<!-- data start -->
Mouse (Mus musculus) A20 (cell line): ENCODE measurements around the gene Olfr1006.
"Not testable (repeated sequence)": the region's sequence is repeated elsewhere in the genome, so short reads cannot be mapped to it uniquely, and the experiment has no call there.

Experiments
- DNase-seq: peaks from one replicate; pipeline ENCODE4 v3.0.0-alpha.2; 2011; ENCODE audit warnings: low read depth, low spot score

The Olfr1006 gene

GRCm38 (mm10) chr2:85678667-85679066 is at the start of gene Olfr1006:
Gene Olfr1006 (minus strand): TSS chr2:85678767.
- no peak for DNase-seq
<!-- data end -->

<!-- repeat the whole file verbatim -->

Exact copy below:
Mouse (Mus musculus) A20 (cell line): ENCODE measurements around the gene Olfr1006.
"Not testable (repeated sequence)": the region's sequence is repeated elsewhere in the genome, so short reads cannot be mapped to it uniquely, and the experiment has no call there.

Experiments
- DNase-seq: peaks from one replicate; pipeline ENCODE4 v3.0.0-alpha.2; 2011; ENCODE audit warnings: low read depth, low spot score

The Olfr1006 gene

GRCm38 (mm10) chr2:85678667-85679066 is at the start of gene Olfr1006:
Gene Olfr1006 (minus strand): TSS chr2:85678767.
- no peak for DNase-seq